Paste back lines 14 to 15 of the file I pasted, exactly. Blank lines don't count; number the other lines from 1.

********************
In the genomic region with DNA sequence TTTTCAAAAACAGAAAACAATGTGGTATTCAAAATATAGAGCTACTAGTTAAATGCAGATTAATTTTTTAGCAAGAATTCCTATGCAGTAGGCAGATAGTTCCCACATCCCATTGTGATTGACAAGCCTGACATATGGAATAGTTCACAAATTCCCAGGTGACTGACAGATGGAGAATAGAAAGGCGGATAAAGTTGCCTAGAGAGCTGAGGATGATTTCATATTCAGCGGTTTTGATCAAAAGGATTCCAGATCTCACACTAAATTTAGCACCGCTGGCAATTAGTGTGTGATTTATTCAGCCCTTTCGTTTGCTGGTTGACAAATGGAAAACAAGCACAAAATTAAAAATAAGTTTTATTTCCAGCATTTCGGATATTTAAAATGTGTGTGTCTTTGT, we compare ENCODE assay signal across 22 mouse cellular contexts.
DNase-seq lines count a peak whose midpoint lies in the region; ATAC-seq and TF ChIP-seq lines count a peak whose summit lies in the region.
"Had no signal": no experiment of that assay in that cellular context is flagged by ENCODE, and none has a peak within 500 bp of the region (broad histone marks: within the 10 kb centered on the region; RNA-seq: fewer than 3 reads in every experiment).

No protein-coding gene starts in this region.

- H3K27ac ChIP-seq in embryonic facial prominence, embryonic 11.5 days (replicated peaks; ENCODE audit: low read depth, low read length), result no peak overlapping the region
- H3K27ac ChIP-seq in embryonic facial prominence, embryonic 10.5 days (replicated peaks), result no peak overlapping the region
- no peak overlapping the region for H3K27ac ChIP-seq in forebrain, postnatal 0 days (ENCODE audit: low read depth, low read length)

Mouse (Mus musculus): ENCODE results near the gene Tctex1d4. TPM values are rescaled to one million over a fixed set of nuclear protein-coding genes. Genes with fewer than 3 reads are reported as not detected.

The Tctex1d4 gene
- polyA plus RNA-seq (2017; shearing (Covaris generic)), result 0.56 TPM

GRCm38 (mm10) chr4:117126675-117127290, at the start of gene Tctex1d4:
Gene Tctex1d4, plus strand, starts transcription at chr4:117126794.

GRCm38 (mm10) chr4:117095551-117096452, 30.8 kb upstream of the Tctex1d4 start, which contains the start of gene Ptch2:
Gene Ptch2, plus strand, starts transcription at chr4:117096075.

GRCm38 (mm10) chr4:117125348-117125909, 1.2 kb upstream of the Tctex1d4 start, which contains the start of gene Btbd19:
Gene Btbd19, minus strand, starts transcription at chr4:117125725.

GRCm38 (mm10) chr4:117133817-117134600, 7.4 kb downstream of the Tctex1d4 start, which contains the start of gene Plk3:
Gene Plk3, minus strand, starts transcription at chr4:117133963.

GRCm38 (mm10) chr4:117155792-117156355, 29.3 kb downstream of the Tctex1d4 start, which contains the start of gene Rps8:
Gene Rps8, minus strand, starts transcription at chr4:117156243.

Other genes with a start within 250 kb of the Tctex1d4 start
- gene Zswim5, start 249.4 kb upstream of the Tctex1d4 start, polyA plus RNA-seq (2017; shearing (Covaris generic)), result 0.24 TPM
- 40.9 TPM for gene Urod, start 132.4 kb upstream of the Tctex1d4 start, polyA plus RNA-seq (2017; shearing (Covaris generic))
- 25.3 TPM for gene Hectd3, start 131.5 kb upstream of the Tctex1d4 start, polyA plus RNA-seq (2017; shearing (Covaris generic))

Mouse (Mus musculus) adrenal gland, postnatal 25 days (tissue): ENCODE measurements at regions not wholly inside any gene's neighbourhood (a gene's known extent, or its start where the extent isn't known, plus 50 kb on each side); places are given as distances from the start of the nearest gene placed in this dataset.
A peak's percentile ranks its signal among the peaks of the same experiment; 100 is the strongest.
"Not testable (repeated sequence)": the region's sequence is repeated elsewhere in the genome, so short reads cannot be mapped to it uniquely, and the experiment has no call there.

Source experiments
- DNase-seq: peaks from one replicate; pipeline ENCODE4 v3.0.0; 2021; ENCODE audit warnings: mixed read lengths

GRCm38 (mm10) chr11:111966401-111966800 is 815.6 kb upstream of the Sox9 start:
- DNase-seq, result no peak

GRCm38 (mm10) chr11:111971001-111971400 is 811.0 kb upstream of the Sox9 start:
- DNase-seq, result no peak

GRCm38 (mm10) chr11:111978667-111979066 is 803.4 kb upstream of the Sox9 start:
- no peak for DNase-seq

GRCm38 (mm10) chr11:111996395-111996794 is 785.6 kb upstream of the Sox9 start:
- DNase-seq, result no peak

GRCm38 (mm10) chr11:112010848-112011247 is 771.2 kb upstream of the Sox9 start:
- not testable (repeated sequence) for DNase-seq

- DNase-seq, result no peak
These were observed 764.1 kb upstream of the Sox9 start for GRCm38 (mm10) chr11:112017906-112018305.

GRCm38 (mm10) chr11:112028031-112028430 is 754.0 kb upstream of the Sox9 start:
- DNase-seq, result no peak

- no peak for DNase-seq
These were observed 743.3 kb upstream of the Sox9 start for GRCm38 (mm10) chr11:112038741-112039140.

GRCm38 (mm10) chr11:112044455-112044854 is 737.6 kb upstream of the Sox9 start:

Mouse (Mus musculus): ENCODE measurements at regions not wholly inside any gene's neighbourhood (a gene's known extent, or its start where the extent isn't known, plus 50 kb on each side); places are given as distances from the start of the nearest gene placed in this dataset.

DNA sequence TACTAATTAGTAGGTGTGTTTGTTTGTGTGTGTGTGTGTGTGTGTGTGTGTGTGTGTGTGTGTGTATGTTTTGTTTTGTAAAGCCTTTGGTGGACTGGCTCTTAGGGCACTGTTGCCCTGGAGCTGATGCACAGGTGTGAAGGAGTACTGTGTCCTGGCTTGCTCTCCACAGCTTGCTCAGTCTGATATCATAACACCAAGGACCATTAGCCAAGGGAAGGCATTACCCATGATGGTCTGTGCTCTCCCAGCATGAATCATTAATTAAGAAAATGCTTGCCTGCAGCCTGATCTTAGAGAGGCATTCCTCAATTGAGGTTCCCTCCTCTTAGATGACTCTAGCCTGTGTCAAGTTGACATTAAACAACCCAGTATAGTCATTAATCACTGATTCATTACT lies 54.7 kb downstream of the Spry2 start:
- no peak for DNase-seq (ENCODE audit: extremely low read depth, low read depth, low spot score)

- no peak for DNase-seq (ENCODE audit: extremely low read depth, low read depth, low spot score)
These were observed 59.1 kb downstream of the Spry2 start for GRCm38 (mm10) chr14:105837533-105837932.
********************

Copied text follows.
Gene Ptch2, plus strand, starts transcription at chr4:117096075.

GRCm38 (mm10) chr4:117125348-117125909, 1.2 kb upstream of the Tctex1d4 start, which contains the start of gene Btbd19: